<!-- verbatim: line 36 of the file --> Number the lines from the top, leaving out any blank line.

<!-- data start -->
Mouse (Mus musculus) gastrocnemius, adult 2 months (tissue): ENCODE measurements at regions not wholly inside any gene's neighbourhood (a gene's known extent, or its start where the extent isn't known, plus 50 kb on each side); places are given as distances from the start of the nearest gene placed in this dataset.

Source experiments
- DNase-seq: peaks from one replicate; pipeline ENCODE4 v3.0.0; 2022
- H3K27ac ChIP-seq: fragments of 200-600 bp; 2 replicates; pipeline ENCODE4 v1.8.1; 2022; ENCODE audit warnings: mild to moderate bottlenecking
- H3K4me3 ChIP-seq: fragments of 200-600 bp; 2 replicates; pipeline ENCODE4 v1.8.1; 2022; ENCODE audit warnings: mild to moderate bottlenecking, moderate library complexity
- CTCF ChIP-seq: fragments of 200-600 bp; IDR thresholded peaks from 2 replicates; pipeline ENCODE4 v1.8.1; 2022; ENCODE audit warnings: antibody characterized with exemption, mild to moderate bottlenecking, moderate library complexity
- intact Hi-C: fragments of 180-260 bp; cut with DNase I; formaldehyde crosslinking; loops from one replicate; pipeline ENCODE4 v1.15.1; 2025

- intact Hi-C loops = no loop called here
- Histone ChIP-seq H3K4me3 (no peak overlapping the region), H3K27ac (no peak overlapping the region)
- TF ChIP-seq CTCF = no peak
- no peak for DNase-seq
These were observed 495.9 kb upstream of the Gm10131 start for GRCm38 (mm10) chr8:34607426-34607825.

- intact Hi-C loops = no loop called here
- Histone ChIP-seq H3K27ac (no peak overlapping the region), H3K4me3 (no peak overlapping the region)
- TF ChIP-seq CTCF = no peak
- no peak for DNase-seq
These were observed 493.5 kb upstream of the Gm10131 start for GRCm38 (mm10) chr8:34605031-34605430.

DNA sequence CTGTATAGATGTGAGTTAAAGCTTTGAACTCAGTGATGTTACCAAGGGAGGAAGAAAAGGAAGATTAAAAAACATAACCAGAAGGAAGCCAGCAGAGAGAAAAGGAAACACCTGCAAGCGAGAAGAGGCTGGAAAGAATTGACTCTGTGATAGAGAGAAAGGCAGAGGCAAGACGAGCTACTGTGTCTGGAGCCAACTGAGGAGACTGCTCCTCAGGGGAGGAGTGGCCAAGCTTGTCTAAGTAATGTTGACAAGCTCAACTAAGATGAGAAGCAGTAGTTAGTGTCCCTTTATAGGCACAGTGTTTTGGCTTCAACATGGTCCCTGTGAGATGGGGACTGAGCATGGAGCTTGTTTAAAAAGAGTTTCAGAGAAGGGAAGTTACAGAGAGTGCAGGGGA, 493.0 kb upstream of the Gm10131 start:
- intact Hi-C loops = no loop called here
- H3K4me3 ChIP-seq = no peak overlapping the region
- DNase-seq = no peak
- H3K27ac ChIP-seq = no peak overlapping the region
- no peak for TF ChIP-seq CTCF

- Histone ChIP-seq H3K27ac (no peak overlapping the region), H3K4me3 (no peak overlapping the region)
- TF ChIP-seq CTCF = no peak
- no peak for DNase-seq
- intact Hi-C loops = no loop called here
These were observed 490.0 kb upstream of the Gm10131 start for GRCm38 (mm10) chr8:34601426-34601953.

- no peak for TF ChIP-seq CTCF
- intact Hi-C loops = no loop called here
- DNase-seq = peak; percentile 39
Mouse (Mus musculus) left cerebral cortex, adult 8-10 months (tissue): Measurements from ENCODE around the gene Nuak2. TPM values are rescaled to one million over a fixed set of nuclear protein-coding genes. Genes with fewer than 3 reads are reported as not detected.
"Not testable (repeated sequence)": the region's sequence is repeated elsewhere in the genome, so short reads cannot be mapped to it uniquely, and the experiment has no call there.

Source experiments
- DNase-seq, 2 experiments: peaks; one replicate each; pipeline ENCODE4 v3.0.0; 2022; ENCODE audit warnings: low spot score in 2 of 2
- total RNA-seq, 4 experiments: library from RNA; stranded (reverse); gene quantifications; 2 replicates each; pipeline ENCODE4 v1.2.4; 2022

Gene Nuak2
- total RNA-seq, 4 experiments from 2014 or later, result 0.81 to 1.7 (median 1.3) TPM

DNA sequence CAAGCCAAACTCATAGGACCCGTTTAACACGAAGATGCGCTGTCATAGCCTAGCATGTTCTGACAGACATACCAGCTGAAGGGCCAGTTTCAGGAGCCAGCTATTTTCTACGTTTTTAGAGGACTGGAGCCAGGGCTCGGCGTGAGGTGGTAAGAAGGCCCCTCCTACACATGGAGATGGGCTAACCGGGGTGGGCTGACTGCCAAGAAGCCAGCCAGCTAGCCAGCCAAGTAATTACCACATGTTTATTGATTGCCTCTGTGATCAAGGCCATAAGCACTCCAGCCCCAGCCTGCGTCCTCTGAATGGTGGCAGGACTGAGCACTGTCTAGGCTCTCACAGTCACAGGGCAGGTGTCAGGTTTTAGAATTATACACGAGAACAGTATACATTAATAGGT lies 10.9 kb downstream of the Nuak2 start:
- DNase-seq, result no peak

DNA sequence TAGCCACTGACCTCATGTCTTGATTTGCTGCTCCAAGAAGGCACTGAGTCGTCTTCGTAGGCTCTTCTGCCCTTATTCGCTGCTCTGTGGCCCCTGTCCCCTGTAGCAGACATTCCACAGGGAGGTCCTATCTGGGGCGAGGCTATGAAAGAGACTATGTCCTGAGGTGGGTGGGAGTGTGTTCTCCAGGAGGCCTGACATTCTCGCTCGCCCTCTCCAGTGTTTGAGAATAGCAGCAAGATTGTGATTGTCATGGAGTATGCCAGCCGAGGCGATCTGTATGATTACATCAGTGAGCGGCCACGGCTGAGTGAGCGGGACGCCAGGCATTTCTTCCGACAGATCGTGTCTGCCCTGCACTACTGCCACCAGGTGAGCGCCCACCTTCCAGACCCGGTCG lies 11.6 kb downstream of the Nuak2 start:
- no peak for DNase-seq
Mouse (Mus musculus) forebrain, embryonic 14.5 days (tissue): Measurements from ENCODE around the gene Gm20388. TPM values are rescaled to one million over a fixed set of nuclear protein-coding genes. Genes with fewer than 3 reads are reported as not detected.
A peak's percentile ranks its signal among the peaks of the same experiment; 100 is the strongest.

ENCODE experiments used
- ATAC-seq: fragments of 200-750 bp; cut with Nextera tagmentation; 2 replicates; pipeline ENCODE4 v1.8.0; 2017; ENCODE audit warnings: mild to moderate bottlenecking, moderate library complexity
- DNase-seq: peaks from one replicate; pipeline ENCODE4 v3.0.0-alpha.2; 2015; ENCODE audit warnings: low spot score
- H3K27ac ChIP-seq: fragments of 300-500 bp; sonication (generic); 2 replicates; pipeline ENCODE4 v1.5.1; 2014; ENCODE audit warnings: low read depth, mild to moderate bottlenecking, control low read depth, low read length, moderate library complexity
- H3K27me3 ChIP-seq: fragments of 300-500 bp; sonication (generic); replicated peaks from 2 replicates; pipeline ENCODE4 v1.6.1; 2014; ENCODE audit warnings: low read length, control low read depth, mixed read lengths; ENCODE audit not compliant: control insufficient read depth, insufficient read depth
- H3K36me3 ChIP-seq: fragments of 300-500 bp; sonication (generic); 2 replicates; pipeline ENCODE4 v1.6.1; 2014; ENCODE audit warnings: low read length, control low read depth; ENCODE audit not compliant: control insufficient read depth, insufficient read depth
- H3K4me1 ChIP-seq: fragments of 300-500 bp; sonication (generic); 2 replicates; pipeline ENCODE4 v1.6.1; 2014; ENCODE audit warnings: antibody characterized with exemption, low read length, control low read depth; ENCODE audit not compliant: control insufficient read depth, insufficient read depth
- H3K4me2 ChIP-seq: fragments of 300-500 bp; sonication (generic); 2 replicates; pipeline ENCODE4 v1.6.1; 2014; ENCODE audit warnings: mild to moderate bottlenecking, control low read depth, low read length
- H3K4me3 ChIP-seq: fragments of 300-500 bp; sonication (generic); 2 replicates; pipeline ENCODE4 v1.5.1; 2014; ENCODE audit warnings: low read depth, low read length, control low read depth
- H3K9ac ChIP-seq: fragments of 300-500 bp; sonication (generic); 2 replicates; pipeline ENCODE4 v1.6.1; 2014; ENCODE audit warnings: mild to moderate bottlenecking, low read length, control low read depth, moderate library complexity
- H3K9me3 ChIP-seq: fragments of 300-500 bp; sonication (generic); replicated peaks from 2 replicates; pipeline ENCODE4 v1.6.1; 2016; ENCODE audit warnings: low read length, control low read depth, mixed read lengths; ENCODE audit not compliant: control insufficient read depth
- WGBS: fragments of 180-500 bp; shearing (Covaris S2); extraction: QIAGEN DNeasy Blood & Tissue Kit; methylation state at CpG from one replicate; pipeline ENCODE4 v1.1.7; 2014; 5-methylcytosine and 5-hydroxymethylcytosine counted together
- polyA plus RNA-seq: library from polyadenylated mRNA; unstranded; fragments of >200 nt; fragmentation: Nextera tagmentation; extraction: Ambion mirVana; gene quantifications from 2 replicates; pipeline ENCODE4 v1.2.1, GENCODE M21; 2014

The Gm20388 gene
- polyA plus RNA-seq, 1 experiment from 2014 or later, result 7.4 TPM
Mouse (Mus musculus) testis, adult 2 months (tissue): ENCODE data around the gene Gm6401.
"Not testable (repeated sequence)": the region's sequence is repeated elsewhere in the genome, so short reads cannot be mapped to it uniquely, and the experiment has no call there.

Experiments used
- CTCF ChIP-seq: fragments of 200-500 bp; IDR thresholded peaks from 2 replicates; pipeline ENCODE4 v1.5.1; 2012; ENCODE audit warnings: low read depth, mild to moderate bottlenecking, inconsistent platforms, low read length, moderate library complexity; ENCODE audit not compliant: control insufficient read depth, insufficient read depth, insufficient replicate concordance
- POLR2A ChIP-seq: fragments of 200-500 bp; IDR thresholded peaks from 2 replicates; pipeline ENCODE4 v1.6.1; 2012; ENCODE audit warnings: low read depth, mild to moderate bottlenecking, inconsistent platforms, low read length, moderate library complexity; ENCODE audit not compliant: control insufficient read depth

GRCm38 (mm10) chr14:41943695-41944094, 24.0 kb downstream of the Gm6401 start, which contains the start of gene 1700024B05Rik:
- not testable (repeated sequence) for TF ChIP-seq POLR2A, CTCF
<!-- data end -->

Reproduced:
- total RNA-seq, 4 experiments: library from RNA; stranded (reverse); gene quantifications; 2 replicates each; pipeline ENCODE4 v1.2.4; 2022